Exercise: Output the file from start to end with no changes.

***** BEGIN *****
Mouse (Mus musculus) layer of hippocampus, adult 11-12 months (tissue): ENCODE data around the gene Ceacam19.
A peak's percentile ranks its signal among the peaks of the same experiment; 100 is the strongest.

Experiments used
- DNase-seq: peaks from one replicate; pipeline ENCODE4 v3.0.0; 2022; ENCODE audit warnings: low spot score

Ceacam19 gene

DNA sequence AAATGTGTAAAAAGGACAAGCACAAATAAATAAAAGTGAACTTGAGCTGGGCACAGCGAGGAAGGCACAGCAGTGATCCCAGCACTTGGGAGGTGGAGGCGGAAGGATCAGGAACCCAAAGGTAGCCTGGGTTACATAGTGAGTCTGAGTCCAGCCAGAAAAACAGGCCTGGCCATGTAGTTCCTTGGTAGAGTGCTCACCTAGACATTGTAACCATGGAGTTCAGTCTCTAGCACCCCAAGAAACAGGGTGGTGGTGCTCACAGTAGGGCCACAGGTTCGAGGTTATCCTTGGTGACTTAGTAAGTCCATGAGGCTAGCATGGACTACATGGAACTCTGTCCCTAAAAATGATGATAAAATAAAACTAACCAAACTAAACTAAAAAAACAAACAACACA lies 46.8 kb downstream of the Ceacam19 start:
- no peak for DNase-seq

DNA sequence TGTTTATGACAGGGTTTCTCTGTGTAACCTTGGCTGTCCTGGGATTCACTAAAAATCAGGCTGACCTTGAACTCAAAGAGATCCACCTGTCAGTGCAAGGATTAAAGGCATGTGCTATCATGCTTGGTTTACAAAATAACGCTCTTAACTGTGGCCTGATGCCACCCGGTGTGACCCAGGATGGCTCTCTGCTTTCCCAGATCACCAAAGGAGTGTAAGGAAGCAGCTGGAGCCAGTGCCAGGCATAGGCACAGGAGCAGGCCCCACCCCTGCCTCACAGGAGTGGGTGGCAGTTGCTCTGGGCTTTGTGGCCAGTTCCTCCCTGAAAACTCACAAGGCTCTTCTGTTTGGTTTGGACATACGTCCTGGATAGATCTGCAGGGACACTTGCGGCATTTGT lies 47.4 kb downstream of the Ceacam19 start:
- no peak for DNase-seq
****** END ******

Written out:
Mouse (Mus musculus) layer of hippocampus, adult 11-12 months (tissue): ENCODE data around the gene Ceacam19.
A peak's percentile ranks its signal among the peaks of the same experiment; 100 is the strongest.

Experiments used
- DNase-seq: peaks from one replicate; pipeline ENCODE4 v3.0.0; 2022; ENCODE audit warnings: low spot score

Ceacam19 gene

DNA sequence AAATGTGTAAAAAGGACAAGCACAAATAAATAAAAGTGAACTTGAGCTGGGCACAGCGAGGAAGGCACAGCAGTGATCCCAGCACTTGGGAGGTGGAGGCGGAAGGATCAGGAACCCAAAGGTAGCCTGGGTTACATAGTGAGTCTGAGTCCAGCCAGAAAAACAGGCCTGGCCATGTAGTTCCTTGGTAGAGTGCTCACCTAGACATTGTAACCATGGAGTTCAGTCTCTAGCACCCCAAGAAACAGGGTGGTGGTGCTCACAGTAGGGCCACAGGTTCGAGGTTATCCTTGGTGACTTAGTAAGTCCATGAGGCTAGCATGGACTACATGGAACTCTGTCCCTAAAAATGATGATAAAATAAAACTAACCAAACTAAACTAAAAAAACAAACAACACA lies 46.8 kb downstream of the Ceacam19 start:
- no peak for DNase-seq

DNA sequence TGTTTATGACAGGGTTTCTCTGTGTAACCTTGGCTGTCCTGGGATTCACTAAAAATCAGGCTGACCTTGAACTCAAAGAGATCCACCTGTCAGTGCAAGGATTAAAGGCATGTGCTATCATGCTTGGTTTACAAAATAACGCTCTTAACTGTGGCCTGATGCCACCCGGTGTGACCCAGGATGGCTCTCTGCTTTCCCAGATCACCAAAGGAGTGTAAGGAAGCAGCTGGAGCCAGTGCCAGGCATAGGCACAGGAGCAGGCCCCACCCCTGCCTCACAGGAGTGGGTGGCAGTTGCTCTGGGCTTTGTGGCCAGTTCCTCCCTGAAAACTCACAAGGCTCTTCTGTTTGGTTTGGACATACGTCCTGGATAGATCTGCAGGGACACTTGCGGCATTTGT lies 47.4 kb downstream of the Ceacam19 start:
- no peak for DNase-seq